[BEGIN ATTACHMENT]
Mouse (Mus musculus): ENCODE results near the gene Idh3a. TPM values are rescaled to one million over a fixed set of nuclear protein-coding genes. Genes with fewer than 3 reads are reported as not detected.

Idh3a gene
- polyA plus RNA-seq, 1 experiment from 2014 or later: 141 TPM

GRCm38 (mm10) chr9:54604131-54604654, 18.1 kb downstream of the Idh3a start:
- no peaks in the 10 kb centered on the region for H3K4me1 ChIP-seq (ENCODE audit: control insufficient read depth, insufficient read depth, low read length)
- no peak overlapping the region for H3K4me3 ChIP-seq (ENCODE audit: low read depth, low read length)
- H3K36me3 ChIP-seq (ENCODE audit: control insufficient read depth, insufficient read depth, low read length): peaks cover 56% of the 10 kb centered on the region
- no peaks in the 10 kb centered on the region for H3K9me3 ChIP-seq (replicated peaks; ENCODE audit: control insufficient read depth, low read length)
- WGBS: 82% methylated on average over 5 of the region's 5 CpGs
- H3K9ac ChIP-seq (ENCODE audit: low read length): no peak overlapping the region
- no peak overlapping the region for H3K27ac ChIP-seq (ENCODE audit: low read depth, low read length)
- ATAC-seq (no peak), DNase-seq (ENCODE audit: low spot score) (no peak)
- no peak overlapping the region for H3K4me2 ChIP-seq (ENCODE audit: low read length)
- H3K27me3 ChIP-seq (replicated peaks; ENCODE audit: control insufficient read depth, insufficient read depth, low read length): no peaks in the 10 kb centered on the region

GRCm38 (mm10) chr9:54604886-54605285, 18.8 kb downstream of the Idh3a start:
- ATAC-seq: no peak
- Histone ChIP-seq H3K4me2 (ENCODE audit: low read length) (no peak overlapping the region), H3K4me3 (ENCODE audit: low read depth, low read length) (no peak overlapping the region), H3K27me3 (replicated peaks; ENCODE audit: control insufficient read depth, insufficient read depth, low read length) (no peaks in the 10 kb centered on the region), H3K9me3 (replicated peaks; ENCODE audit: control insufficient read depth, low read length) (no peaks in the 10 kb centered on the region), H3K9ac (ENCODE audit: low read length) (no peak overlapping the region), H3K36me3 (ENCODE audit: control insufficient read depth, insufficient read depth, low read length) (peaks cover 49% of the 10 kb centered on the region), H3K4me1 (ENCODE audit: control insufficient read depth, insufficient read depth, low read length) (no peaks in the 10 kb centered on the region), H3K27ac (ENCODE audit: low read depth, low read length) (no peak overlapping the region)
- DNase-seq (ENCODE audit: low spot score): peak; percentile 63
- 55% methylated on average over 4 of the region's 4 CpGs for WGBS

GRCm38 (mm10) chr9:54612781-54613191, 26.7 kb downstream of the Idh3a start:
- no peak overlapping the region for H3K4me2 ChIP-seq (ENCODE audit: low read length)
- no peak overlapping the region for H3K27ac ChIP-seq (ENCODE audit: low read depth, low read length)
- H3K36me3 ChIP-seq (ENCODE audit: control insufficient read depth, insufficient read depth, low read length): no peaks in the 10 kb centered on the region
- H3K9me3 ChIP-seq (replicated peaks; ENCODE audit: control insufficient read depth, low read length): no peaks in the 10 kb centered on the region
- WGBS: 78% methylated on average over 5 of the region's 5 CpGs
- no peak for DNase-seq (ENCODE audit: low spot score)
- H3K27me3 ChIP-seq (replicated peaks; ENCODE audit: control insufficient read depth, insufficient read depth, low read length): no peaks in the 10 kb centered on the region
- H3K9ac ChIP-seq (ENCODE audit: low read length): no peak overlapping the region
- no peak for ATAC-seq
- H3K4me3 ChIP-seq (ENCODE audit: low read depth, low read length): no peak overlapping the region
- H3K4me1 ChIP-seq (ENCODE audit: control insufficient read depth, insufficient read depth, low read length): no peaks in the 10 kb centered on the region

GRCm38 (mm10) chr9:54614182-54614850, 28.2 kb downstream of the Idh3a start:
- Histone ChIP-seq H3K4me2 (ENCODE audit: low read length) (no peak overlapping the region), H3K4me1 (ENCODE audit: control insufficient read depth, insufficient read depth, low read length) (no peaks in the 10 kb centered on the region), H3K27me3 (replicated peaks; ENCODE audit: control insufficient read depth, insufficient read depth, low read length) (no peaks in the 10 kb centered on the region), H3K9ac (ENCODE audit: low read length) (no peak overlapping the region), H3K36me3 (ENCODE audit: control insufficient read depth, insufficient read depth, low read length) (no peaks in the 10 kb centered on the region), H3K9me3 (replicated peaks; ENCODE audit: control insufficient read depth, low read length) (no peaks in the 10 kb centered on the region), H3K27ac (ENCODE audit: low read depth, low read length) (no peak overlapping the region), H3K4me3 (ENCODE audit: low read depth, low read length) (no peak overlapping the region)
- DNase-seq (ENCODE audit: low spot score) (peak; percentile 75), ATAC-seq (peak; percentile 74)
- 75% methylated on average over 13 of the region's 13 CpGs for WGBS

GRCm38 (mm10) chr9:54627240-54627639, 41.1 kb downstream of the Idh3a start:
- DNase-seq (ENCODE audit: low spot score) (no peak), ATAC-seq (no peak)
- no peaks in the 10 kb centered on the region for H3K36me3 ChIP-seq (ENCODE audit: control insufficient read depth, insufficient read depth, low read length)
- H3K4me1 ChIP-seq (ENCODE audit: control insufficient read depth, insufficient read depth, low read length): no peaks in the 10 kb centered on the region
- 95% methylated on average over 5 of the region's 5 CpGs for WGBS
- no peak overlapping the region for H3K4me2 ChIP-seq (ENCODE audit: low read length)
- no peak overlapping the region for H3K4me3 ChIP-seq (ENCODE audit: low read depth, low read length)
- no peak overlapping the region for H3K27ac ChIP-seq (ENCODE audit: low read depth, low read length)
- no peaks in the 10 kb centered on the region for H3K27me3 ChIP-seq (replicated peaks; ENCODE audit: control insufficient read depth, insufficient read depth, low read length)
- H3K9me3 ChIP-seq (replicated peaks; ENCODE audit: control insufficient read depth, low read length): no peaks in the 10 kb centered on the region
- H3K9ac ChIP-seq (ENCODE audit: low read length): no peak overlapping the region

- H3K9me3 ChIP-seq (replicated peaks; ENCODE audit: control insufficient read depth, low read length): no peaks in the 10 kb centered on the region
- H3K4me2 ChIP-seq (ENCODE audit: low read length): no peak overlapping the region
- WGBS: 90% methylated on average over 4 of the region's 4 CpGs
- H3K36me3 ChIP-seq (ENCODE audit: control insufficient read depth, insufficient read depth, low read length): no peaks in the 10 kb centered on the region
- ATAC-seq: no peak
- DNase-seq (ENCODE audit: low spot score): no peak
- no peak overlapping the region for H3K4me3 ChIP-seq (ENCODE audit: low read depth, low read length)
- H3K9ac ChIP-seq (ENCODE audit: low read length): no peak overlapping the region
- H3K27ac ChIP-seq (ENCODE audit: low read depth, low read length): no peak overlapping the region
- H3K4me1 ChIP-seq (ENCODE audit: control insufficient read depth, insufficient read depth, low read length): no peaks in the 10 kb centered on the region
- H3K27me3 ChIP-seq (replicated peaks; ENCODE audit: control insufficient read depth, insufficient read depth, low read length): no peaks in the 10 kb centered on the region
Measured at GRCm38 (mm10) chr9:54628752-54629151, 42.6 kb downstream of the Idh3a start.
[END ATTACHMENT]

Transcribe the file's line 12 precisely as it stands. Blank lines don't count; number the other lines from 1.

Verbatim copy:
- ATAC-seq (no peak), DNase-seq (ENCODE audit: low spot score) (no peak)